She puts trust in education

Updated: 2011-09-25 07:57

By Tan Yingzi (China Daily)

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 She puts trust in education

Julia Chang Bloch envisions education as the key to building a bridge between the United States and China. Tan Yingzi / China Daily

Do Chinese people really know more about America than Americans know about China?

"Chinese people always say so, but it is only true to some point," says Ambassador Julia Chang Bloch, President of US-China Education Trust (USCET), in an interview with China Daily in her office on K Street in Washington, DC.

Compared to the American general public, the ordinary Chinese know more about America, she explains. However, there is a twist.

"American experts on China know more about China than Chinese experts know about America. And Chinese people don't understand American domestic politics."

That is why the accomplished Chinese-American diplomat envisioned education as the key to building mutual understanding between the United States and China when she founded USCET in 1998.

USCET is one of the few organizations involved in US-China relations that offer Chinese educators and students a chance to learn about American society and values.

USCET also supports President Barack Obama's "100,000 Strong" Initiative that aims to increase dramatically the number and "diversify the composition" of US students studying in China.

USCET provides grants to US universities to encourage students to study in China. The Chinese government also strongly supports the initiative and has committed 10,000 "Bridge Scholarships" for US students to study in China.

Born in Yantai, Shandong province, Bloch has a beautiful Chinese name: Zhang Zhi-xiang, which means fragrance of the Zhang family.

Her father Chang Fuyun was the first Chinese graduate from Harvard Law School in 1917 and one of republican China's most respected government officials.

Maybe because of the family education from her mother, a lady from cosmopolitan Shanghai, Bloch has very good taste in fashion and always appears classic and graceful with her signature bob hair.

She left China with her family at the age of 9 in 1951 and settled in San Francisco. The little girl immediately took to the carefree life of the West Coast and thrived in her new country.

She earned a bachelor's degree in communications and public policy from the University of California, Berkeley, and a master's in government and East Asian regional studies from Harvard.

After working in the Senate and other civil service positions, she became the first Asian-American to serve as a US ambassador (Nepal, 1989-93). Then she moved to the corporate sector to become the group executive vice-president at the Bank of America. In 1996, she shifted to philanthropy, serving as president and CEO of the US-Japan Foundation.

"In all of my professional life, I have not been able to do anything related to China until in 1998, when Beida (Peking University) invited me to teach there," she says.

China's top university asked the ambassador to help it revitalize its American Studies Center and she became its executive vice-chairman. "In 1998, China was opening and growing, so I wanted the opportunity to see for myself what China was like today and to make up (for) many years' (of) no contact."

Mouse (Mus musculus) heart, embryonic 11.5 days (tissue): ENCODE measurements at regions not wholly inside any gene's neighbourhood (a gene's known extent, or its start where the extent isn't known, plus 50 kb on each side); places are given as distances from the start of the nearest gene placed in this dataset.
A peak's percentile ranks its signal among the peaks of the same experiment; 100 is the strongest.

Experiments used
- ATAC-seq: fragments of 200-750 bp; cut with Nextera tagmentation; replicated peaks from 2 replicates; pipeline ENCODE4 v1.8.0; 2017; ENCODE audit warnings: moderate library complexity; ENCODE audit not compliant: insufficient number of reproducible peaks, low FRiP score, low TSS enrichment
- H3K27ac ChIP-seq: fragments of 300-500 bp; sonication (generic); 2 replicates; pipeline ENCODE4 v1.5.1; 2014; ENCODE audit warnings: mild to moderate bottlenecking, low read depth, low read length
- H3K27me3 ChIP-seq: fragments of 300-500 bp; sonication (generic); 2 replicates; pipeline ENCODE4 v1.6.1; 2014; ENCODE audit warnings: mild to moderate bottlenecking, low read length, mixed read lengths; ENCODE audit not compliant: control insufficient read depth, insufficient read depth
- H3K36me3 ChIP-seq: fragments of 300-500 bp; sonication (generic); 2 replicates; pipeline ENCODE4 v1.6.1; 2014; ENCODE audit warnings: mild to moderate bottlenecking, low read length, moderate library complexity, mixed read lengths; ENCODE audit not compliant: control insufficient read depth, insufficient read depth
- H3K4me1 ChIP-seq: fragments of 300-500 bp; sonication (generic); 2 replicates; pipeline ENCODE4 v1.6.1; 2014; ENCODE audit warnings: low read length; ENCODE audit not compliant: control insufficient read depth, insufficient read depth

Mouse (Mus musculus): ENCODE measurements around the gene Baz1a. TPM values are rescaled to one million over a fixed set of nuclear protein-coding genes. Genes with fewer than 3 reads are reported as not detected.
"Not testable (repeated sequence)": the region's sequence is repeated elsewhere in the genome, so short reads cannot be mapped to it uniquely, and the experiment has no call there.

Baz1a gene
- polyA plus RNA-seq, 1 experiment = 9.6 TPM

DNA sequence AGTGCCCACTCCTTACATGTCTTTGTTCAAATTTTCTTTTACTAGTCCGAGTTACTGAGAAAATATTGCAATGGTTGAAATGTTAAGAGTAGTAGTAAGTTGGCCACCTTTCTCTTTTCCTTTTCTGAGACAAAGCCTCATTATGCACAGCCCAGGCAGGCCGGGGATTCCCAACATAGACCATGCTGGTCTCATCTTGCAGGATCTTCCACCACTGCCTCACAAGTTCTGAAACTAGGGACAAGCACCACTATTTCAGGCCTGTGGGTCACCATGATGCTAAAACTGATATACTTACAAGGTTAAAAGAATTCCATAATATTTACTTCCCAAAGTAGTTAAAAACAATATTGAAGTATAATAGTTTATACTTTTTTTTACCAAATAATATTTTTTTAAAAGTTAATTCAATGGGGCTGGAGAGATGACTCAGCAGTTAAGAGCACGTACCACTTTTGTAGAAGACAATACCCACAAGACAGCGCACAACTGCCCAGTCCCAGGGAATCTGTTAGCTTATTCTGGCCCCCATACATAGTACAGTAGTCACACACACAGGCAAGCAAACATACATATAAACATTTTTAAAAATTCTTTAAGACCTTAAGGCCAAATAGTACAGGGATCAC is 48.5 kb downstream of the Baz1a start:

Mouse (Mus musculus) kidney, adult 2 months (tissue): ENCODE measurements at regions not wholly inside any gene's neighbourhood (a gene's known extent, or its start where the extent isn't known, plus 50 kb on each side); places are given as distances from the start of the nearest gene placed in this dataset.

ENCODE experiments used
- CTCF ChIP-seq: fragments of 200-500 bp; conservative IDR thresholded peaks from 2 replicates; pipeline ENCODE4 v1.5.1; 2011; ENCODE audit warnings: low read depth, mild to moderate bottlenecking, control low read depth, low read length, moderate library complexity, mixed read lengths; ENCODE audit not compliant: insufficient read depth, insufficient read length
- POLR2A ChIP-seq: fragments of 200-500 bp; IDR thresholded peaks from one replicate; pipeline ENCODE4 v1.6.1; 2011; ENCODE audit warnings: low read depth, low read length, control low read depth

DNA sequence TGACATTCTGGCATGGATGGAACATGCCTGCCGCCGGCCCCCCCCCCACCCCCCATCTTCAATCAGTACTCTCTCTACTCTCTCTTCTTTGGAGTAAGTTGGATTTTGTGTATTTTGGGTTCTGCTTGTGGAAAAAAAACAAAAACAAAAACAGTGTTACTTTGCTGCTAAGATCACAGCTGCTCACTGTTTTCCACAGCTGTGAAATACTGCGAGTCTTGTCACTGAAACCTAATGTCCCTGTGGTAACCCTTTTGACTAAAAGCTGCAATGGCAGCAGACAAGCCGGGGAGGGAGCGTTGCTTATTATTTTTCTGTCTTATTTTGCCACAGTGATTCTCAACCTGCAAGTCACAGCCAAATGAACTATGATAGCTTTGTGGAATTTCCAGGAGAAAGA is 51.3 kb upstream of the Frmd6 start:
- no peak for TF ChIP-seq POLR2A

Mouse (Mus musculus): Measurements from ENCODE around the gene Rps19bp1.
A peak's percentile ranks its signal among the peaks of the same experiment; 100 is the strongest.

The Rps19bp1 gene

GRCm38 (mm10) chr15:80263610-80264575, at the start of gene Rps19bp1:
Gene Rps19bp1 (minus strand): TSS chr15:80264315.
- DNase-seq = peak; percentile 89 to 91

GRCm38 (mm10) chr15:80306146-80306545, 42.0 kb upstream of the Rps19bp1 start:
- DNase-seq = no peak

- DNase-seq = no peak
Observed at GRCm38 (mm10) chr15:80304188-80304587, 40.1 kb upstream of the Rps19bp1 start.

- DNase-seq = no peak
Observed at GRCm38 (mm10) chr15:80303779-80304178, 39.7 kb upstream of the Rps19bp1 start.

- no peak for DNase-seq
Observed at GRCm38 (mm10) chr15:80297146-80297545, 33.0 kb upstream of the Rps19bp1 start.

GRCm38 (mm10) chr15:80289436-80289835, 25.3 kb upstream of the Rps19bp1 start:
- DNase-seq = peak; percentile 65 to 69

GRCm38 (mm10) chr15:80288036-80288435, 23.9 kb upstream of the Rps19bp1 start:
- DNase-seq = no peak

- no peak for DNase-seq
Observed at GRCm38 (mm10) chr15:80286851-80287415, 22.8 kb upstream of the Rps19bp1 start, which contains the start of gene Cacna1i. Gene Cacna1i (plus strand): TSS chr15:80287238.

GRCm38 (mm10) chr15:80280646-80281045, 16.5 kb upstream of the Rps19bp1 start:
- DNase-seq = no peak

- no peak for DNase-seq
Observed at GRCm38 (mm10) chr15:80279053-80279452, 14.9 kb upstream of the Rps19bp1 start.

Bloch was impressed by the smart and diligent students at Peking University as well as the face-lifting transformation in China.

She and her husband Stuart Marshall Bloch stayed at Peking Hotel, the only hotel open to non-Chinese, and "you could hear the bells (of the bicycles) in the room."

At Peking University, Bloch works to expand the capacity of American studies on Chinese campuses. This month, USCET will partner with Beijing University of Foreign Studies for a faculty training program to strengthen the knowledge and skills of Chinese professors who teach American Studies.

In China, the Ministry of Education requires all universities and colleges that provide English language majors to teach American Studies, which means almost every higher education institution in China teaches about the US.

"American Studies is quite popular on Chinese campuses, but the quality varies and it is still developing," she says.

She finds that China's American Studies is strong in instructing about US-China relations, or the political side, but inadequate in the American social and cultural areas.

"You cannot understand US-China relations if you don't really understand America," she says.

There is one subject in which Chinese experts on American studies are "head and shoulders above" their US counterparts: language.

"Even our top American experts on China, most of them don't really know Chinese that well. They rely on research assistants," she says. "That's a real problem, but it's getting better."

Language is also the biggest hurdle for the 69-year-old ambassador, whose Chinese, as she says, remains at the level of a 9-year-old girl.

"My greatest regret is I forgot my Chinese. If I were a young girl, I would study Chinese again."

You can contact the writer at

China Daily

(China Daily 09/25/2011 page6)